I had been gone from Vietnam for more than four years, and when I got off the plane in Saigon in late February, all sorts of mixed feelings went through my head.
I thought: People yell about bloodbaths, but there have been bloodbaths ever since I've known this place. But besides the bloody side, there is an idyllic view of green rice paddies and kind, well-disciplined people running around caring for them. The people who pay for the war never quite feel all this.
My week visit to Vietnam -- my second since I was an International Voluntary Service community worker there from 1963-67 -- changed my mind on some things. I did't realize how isolated the Saigon government is from the people. I didn't realize the sheer quantity and quality of the oppressive-repressive tactics unleashed on the population. I didn't realize as forcefully the effect of the whole Phoenix operation. Con Son Island, with its tiger cages, is just full of people who had no connection with any political side.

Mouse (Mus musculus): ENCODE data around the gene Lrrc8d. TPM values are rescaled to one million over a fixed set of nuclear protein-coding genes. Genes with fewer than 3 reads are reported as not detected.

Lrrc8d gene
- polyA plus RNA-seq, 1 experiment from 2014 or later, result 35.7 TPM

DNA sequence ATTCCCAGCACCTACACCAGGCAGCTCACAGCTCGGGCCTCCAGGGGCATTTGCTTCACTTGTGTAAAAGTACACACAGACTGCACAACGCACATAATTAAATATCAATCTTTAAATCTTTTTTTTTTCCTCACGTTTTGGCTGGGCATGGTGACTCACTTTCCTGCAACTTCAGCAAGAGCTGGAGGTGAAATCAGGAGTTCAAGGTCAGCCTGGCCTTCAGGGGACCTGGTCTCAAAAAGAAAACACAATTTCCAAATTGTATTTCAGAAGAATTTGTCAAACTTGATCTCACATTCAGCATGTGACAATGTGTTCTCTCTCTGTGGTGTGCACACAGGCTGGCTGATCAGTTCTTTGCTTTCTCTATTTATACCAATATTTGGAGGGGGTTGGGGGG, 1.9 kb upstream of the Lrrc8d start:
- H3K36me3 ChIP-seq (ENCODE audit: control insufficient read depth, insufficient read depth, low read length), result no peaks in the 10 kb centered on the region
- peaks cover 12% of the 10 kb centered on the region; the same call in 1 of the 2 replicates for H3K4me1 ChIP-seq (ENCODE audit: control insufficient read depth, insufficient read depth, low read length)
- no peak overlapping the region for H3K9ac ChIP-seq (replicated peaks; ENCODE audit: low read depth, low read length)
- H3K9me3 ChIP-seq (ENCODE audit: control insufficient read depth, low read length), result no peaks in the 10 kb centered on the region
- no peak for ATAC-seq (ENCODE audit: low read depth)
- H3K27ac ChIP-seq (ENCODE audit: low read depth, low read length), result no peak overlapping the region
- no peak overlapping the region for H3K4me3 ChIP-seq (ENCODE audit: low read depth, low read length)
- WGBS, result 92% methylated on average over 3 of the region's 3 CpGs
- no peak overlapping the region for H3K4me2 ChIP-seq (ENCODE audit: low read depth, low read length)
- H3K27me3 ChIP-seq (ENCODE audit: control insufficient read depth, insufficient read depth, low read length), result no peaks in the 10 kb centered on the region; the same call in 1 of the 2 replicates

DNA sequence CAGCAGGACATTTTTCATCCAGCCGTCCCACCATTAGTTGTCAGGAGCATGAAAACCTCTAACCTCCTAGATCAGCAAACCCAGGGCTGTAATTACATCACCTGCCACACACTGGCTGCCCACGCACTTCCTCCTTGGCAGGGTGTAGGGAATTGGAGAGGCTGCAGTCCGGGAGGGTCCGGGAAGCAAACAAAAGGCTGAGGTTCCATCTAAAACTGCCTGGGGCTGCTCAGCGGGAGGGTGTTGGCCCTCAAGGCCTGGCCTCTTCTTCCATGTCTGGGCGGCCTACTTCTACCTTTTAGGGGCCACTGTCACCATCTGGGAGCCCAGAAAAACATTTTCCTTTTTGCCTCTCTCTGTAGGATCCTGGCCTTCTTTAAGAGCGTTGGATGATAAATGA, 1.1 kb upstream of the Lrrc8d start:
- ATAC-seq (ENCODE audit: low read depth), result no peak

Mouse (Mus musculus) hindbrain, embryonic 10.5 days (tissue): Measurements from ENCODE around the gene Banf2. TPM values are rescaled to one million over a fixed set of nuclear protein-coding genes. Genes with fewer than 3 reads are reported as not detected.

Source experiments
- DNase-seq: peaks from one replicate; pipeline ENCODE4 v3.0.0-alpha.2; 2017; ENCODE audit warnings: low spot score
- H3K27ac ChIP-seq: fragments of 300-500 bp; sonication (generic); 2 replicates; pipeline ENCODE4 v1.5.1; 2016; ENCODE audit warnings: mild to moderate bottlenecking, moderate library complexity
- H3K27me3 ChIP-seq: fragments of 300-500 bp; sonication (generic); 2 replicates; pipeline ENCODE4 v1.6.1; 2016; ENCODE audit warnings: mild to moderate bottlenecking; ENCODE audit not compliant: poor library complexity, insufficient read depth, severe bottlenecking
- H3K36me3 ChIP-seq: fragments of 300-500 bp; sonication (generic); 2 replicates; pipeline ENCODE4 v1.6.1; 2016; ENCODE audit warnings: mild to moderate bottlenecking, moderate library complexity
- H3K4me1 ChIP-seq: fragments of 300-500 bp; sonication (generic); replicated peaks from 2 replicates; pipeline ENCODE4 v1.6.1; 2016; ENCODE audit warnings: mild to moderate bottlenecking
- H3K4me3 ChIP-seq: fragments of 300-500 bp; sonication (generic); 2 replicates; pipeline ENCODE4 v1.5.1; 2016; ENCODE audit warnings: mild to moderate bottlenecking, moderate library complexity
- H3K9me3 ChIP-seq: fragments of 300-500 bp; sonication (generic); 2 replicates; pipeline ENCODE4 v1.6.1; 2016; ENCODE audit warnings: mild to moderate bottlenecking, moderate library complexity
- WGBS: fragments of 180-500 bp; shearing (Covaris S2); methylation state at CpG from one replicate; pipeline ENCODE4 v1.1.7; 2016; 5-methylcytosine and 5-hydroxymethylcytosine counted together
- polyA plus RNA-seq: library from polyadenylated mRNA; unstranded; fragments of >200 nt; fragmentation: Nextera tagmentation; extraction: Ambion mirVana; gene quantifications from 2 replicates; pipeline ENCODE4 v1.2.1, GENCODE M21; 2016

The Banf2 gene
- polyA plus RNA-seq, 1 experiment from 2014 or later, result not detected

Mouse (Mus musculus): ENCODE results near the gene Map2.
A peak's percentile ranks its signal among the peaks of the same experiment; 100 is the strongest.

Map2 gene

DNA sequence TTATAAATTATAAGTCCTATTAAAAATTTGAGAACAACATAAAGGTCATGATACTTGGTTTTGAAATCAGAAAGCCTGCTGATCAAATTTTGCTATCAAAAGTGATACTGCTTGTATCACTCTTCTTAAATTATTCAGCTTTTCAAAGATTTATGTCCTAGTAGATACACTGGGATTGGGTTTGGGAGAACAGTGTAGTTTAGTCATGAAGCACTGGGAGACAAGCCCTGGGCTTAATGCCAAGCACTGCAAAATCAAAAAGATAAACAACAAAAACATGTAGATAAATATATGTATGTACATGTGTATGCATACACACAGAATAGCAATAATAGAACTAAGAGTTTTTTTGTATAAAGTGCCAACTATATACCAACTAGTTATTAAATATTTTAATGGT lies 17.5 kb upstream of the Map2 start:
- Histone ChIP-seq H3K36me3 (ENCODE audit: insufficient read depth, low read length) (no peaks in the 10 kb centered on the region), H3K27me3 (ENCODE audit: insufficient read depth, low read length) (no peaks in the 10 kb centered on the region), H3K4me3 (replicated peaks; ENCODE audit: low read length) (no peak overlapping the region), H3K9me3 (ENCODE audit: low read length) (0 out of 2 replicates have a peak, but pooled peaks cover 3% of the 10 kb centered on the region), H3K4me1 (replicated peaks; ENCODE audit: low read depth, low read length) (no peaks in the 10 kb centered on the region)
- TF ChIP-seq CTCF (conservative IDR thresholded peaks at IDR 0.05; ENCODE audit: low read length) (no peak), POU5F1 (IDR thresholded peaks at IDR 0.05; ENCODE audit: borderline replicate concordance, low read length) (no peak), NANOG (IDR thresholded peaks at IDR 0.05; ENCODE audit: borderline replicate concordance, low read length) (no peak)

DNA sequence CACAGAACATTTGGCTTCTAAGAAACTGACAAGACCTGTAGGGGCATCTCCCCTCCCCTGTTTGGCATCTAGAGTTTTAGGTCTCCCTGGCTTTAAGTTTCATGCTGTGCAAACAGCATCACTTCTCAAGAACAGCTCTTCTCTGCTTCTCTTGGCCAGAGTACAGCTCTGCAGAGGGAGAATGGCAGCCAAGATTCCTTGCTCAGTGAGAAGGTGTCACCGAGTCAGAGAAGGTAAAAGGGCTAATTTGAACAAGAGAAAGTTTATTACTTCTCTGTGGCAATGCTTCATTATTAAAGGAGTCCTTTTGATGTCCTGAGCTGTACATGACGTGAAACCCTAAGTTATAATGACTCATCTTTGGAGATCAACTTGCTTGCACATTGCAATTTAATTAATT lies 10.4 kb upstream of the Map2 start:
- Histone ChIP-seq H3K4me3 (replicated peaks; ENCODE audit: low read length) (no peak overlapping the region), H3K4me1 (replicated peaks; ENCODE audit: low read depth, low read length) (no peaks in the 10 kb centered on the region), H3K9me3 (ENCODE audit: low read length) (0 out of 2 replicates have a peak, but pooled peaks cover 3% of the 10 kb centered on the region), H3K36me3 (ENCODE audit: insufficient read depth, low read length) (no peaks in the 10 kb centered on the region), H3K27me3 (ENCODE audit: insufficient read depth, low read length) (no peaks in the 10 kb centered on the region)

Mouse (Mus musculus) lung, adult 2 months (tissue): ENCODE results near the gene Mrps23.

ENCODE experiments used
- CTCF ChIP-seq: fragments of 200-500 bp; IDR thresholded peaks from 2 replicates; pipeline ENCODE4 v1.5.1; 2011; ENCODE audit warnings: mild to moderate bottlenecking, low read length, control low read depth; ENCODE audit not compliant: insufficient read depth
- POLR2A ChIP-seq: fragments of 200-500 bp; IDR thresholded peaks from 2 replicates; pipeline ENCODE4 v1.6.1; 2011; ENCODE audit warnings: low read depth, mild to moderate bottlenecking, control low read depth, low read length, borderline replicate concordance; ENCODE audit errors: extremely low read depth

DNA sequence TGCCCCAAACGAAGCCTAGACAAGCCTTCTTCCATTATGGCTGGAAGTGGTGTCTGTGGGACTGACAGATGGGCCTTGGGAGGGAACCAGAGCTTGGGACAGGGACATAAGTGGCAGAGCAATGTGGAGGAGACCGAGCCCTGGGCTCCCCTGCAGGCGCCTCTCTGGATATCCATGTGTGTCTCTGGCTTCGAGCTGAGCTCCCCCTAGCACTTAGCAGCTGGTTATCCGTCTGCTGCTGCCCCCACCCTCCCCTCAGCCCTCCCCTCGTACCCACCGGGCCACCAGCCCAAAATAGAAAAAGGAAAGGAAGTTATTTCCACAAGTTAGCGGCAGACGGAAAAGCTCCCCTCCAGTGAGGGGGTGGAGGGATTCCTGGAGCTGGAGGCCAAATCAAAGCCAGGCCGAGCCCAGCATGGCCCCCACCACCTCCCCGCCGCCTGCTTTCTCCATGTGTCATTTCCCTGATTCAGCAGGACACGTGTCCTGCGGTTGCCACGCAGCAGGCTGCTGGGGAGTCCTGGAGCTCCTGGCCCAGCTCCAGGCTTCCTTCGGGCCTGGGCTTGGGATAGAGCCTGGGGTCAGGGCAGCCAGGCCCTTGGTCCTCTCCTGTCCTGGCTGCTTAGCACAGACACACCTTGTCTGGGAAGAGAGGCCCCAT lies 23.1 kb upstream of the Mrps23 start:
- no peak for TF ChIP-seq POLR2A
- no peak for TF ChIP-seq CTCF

Since the Paris agreements of 1973, the repressive and arbitrary style of Nguyen Van Thieu's government has escalated even beyond what was present in the 1960s.